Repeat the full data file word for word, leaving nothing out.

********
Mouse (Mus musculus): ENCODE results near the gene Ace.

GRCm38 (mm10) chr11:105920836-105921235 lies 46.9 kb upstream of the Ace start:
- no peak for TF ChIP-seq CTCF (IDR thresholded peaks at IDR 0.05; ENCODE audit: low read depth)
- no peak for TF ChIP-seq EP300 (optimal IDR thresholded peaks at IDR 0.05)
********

Mouse (Mus musculus): ENCODE results near the gene Ace.

GRCm38 (mm10) chr11:105920836-105921235 lies 46.9 kb upstream of the Ace start:
- no peak for TF ChIP-seq CTCF (IDR thresholded peaks at IDR 0.05; ENCODE audit: low read depth)
- no peak for TF ChIP-seq EP300 (optimal IDR thresholded peaks at IDR 0.05)